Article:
In Search of Lost Water

Posted August 21st, 2013

Where Has All the Water Gone?

by Elizabeth Cutright

“They are sucking all of the water out of the ground, and there are just hundreds and hundreds of water trucks here every day bringing fresh water out of the wells.”

A few weeks back, I proposed a “water scarcity road trip” to visit the nine cities that, according to 24/7 Wall St., were in danger of running out of water.  Last week, I wondered how long it would take for the powers-that-be to realize our dwindling reservoirs are equivalent to a climate change canary-in-a-coalmine.

This week, I’d hoped to cover something a little more upbeat—infrastructure funding, perhaps. Or recent developments in water treatment technology. Perhaps an overview of the latest demand management success stories from across the nation.

Instead, I’m forced to return once again to the well of water shortages—with two pieces catching my eye this Monday morning, both containing dire warnings about the state of our water resources and highlighting how the rule of unintended consequences is about to deliver a knock-out punch to water resource management.

Let’s start with yet another survey of water-strapped cities, this one conducted by the University of Florida in 2012. By assessing the “water availability and vulnerability for ss5 urban areas nationwide, based on fresh water per person,” this U of Florida report has resulted in a list of 20 cities vulnerable to extreme water shortages. Spanning several states and regions throughout the country, the list includes Duluth, MN, (at a startling #1); Tampa, FL; Tucson, AZ; Los Angeles, CA; and Chicago, IL. Ranked according to water availability, the list includes the usual suspects (clustered in the Southwest), along with some surprising contestants along the North Atlantic and the Midwest.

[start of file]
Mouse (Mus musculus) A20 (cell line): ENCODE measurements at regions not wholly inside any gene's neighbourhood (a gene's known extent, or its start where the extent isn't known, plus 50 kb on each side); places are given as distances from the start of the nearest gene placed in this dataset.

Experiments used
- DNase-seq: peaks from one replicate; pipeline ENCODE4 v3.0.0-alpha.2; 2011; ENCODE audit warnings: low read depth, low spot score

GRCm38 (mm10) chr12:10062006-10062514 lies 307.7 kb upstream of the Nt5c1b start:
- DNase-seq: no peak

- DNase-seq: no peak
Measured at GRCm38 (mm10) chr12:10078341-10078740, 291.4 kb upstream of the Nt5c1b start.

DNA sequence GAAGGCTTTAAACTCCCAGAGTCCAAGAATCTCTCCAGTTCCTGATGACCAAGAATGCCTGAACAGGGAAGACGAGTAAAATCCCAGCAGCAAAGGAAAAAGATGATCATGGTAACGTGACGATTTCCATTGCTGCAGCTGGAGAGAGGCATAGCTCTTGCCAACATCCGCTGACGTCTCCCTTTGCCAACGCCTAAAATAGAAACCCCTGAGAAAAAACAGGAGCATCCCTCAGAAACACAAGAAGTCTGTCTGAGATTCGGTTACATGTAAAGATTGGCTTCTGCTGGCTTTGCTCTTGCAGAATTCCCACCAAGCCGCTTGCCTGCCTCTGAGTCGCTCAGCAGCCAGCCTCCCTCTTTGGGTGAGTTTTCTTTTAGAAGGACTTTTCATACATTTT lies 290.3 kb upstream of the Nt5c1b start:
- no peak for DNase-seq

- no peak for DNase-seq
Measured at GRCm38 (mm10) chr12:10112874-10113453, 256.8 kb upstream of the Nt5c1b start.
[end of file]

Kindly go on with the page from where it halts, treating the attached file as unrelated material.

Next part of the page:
The researchers point to a variety of factors that contributed to the final list candidates, including allocation of resources as well as the potential for climate change and crumbling infrastructure to disrupt (and perhaps irrevocably damage) conveyance systems.

Meanwhile, in Texas, the water-energy nexus is coming head-to-head with the unintended (though not unpredicted) consequences of unrestrained natural gas extraction (aka fracking). According to a findings initially reported in The Guardian and explained further in an article from Mother Jones, approximately 30 Lone-Star communities could run out of water by the end of the year. And while fracking is only one piece of a puzzle that includes increased demand and three years of drought, many residents and experts believe that natural gas extraction—with its water requirements both in the initial well injection, but also with its pollution side effects—is accelerating water shortages throughout the region.

In describing the scene to Mother Jones, resident rancher Buck Owens told the magazine, “They are sucking all of the water out of the ground, and there are just hundreds and hundreds of water trucks here every day bringing fresh water out of the wells.”

As Mother Jones journalist Suzanne Goldenberg explains, fracking is only complicating the situation in West Texas, a region that already “has a long history of recurring drought” that is further complicated by climate change and a situation where “even as the drought bore down, even as the water levels declined, the oil industry continued to demand water and those with water on their land were willing to sell it.”

Nevertheless, even without fracking, the situation in Texas—with aquifers well past the ability to regenerate quickly—looks grim and perhaps another type of extreme weather can provide a respite if not a solution.

“We’ve got to get floods. We’ve got to get a hurricane to move up in our country and just saturate everything to replenish the aquifer,” Owens told Mother Jones. “Because when the water is gone, that’s it. We’re gone.”

Source: Water Efficiency.

Source: Inside Science.

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